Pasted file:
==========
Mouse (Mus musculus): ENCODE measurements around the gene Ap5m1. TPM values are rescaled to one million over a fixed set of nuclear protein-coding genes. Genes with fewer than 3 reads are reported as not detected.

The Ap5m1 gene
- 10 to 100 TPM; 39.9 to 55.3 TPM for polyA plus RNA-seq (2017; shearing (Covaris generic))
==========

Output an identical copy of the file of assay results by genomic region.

Mouse (Mus musculus): ENCODE measurements around the gene Ap5m1. TPM values are rescaled to one million over a fixed set of nuclear protein-coding genes. Genes with fewer than 3 reads are reported as not detected.

The Ap5m1 gene
- 10 to 100 TPM; 39.9 to 55.3 TPM for polyA plus RNA-seq (2017; shearing (Covaris generic))